Predation risk is expected to affect the foraging behaviour of individual prey according to their size, sex and reproductive condition. Parasites may also affect the foraging behaviour of their hosts, due to increased energetic demands imposed by the parasite, or due to a parasite strategy to increase the likelihood of its transmission to the next host. Field studies were conducted to determine the effects of size, reproductive condition and trematode infection on foraging behaviour in a freshwater snail, Potamopyrgus antipodarum. Among uninfected snails, small individuals (<3.8 mm in length) foraged more than large individuals during daylight hours when the risk of predation is greatest; non-brooding adult females foraged more during the day than females that were brooding embryos. These results suggest that juveniles and non-brooding females trade off the risk of predation with the energy required for growth and reproduction, respectively. Infection by a digenetic trematode (Microphallus sp.) also caused significant changes in snail behaviour. This trematode has a two-host life cycle. Snails are the intermediate host, and ducks are the final host. Encysted parasite larvae are transmitted to ducks when they ingest snails infected with mature larval cysts. Results showed that snails infected by encysted, transmissible larvae foraged in the early morning hours, and retreated under rocks during the late morning. In contrast, snails infected by unencysted non-transmissible larvae retreated to positions under rocks in the early morning, and mirrored the risk-averse strategy of brooding females. These results suggest that, when the parasite larvae encyst and become transmissible to the final host, they induce the snails to forage later into the morning. Because foraging by waterfowl is greatest in the early morning, encysted larvae may manipulate snail behaviour to increase the likelihood of their transmission to the final host.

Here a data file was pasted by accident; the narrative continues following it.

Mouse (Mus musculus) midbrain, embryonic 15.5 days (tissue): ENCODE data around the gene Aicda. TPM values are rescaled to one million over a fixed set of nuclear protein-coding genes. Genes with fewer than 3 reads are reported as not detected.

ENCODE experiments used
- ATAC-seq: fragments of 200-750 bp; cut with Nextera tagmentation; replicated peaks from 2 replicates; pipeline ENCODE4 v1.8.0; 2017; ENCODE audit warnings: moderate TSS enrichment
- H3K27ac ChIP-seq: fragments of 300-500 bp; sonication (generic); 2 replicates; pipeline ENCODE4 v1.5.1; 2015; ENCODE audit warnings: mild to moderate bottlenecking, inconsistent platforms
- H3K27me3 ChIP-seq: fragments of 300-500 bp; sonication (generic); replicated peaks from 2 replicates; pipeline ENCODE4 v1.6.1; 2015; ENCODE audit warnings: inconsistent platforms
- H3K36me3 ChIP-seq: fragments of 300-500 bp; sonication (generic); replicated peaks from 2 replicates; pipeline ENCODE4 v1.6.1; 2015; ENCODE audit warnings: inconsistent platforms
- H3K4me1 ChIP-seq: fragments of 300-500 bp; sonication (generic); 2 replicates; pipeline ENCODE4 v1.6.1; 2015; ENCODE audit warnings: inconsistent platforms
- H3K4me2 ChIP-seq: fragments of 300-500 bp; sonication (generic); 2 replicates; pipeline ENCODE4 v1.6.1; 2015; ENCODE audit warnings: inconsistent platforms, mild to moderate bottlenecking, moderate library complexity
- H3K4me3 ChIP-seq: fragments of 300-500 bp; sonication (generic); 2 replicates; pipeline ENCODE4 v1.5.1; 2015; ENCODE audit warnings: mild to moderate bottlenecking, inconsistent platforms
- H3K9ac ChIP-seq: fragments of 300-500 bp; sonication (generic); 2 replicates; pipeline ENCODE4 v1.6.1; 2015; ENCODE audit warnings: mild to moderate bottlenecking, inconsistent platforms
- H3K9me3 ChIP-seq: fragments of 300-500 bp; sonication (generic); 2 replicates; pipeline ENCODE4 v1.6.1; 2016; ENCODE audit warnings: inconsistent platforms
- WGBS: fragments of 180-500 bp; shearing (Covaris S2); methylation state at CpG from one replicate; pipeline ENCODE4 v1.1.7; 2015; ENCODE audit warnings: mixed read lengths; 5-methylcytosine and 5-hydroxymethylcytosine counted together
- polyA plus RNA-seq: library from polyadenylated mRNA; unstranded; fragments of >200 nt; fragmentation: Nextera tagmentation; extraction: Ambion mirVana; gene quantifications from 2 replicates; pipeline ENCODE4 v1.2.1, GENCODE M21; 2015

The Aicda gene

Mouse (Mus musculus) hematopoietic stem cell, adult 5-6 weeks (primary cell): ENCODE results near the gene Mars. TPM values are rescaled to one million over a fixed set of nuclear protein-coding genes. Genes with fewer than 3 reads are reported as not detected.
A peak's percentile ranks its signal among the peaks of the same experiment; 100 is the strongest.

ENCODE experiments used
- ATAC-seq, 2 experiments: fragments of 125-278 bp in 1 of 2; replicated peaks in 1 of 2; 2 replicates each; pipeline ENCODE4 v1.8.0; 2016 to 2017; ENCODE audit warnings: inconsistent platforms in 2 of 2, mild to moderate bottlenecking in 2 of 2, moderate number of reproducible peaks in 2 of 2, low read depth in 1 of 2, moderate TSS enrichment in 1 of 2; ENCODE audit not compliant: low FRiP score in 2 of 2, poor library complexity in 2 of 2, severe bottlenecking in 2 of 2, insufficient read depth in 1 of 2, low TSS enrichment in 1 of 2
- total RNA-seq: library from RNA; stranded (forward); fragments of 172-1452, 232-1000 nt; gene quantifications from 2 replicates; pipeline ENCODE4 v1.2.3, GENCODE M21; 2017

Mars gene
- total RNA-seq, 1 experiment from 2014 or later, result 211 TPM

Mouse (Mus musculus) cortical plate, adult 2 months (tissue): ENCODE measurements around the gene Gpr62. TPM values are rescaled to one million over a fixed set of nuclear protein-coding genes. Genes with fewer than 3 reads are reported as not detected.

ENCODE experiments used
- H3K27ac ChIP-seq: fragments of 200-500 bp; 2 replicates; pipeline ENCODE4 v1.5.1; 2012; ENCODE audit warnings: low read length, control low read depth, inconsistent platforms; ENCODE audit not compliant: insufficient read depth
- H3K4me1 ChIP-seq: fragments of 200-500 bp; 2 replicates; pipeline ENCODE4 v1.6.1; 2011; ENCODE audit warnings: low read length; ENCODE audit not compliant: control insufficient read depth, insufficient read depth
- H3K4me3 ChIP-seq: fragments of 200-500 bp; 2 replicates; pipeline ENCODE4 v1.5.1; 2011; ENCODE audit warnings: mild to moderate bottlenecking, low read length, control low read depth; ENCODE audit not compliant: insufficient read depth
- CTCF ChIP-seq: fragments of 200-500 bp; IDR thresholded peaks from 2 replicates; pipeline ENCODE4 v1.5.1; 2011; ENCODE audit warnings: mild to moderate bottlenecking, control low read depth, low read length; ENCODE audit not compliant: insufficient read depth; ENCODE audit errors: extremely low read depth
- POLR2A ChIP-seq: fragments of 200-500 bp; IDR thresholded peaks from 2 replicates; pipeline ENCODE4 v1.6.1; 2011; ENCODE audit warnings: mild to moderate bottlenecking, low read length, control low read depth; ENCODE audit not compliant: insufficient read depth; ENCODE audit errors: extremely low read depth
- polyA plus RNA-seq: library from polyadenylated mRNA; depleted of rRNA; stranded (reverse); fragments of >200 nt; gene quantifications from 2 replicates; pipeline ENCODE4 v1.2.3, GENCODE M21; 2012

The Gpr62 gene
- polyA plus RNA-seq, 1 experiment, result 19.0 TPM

All Science Journal Classification (ASJC) codes
- Ecology, Evolution, Behavior and Systematics
- Animal Science and Zoology